Pre-nups are more popular in marriages between a Japanese citizen and an international person. These marriages tend to be more complicated. The couple’s assets could be spread throughout several different countries, and the couple may decide to stay in Japan or move to another country in the future.

    “Japan has freedom of contract, and [couples] can split assets however they want — they can make their own deal,” said Morley. “The civil code in Japan provides that assets created during the marriage are to be divided equally after the marriage.”

    Although the agreement addresses the division of assets and spousal support, it does not address issues regarding children, like custody matters and child support. Child support is determined by the civil code, but is rarely paid and it is difficult to enforce payment.

    To date, there hasn’t been a case that tested pre-nups in Japan. “It’s very unusual for court cases in Japan to be tested,” said Morley. “The pre-nup agreement would give more certainty.”

    (Thinkstock)

  • France: Defining the terms upfront, sometimes by default...

    Marriage isn’t as common in France as it is in other countries because many couples live together in civil unions (pacte civil de solidarité) that afford them some of the same rights as married couples. Even so, there were about 237,000 marriages and about 133,000 divorces in 2011, according to France’s National Institute of Statistics and Economic Studies and France’s Ministry of Justice.

    In France the division of ‘who owns what’ during a marriage is laid out right from the start. Before getting married, most French couples will decide whether to share financial gains and losses made during the marriage — and they sign off on that in front of a notary, a lawyer with a special appointment. This document doesn’t list any assets — that’s all discussed during a divorce.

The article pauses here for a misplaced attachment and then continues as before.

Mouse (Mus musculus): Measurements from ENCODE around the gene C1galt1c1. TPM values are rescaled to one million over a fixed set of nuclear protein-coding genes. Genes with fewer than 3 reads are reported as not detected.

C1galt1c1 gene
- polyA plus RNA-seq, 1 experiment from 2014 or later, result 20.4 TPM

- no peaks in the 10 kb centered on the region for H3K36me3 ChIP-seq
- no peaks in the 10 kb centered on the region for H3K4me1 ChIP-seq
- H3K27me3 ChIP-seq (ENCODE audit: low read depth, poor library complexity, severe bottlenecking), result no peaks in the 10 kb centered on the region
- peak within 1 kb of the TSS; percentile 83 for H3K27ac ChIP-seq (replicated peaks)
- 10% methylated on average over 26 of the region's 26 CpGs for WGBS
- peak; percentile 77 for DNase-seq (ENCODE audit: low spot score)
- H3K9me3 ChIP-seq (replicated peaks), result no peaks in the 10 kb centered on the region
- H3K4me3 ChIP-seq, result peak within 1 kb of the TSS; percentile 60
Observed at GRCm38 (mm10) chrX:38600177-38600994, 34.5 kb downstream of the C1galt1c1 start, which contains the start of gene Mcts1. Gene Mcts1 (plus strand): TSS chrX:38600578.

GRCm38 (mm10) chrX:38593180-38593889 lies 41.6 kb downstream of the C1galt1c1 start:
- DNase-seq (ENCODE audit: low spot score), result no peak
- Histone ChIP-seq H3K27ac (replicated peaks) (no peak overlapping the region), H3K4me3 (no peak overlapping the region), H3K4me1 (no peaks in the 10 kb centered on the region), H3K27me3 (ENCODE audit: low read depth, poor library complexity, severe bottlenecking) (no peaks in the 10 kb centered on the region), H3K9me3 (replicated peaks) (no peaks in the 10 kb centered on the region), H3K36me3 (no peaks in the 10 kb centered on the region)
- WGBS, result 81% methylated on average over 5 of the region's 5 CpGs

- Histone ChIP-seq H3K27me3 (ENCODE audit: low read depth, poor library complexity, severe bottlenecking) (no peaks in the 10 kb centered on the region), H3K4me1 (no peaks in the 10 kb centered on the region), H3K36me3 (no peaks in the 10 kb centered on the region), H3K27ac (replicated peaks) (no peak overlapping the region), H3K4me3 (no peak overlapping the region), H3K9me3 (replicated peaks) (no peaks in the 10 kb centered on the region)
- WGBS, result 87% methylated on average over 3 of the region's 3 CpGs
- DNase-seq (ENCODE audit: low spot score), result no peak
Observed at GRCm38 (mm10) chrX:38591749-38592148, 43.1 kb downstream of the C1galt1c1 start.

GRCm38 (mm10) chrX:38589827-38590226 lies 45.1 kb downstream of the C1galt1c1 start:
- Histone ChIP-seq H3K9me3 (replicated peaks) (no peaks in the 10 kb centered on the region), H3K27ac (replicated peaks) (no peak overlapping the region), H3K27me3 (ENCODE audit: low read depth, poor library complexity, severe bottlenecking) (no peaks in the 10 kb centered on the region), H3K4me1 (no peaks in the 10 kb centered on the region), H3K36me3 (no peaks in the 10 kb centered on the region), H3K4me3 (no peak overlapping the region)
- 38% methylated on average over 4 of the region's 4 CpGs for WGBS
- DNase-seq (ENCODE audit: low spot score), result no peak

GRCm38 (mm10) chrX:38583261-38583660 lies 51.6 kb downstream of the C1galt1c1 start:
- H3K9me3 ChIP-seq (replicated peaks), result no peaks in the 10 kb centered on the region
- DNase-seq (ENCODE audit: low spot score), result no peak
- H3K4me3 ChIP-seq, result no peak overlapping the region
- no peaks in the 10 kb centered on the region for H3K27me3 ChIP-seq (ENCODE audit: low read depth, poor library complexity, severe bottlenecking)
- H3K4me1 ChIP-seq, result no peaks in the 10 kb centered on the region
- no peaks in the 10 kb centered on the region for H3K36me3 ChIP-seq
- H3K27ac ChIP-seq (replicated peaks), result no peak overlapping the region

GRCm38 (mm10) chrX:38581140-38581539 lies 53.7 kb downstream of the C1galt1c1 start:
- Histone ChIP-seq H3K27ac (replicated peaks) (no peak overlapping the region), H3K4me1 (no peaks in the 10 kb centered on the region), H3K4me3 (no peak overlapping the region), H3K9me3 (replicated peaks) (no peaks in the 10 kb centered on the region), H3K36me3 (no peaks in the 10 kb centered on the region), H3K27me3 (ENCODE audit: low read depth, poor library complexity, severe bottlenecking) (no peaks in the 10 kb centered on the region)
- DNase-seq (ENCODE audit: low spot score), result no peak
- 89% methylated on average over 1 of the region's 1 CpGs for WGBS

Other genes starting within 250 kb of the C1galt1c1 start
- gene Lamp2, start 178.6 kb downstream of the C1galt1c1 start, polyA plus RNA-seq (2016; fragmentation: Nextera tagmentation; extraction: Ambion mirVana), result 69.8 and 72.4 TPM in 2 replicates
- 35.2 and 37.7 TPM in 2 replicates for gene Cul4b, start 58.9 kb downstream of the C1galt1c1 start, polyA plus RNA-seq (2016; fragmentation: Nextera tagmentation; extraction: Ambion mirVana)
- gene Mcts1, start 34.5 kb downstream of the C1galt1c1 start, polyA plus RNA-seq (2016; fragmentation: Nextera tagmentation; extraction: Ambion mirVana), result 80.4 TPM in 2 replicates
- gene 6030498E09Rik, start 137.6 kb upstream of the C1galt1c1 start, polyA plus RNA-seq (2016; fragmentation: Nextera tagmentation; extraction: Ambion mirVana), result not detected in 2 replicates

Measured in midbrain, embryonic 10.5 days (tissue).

“They are basically standard documents without a lot of financial detail,” said Jill Schofield-Thommeret, partner at Douma, Schofield & Sibenaler based in Paris.

    Couples can sign a contrat de mariage (marriage contract) before they tie the knot. It’s a simple form that outlines the couple’s choice between four marital regimes:

    --COMMUNAUTÉ LÉGALE (legal community property): The marital estate is limited to property acquired and debts incurred after the marriage, but does not include inheritances or gifts. This is also the default if a couple doesn’t sign a marriage contract.

    --COMMUNAUTÉ UNIVERSELLE (universal community): Everything from before and after the marriage, including accounts, assets and liabilities, becomes community or shared property

    --SÉPARATION DE BIENS (separation of assets): Everything is kept separate during the marriage. Although spouses don’t benefit from one another’s success, they also don’t pay the consequences of one another’s bad luck.

    --PARTICIPATION AUX ACQUÊTS (participation in acquired assets): Similar to séparation de biens during the marriage, but in a divorce, the value of the acquired assets is shared. The less-well-off spouse receives half the appreciation of the other spouse’s enrichment. Spouses do not share in each other’s losses — the worst-case scenario is that one spouse receives nothing from the other.

    “A pre-nup says whether you’re in one system versus the other, then the spouse will redress the less-well-off spouse,” said Alain Cornec, partner at Villard Cornec et Associés based in Paris.

    About 90% of couples choose the default communauté légale option, while only 6% to 8% of couples choose séparation de biens and only 2% to 3% choose participation aux acquêts. Couples can change their marital regime after their second anniversary or two years after the last change. Those remarrying almost always choose to keep assets separate, the lawyers said.

    These marital agreements are always upheld. A couple’s assets and spousal support are discussed during the divorce proceedings rather than before the marriage. “In a community of property [regime], if you hide your common assets at divorce or succession and the other spouse can prove it later, you lose 100% of the asset,” Cornec said.

    The country’s civil code requires spousal support if needed. The court will grant the less-well-off spouse some level of compensatory support, designed to help the spouse get back on his or her feet and to try to offset the consequences of divorce, said Cornec. “Once set, it cannot be revised unless you’re in a hardship situation.”

    The French have generous state benefits, with much of a person’s retirement coming from the state system. Depending on the length of the marriage, an ex-spouse will receive a portion of the other’s pension.

    (Getty Images)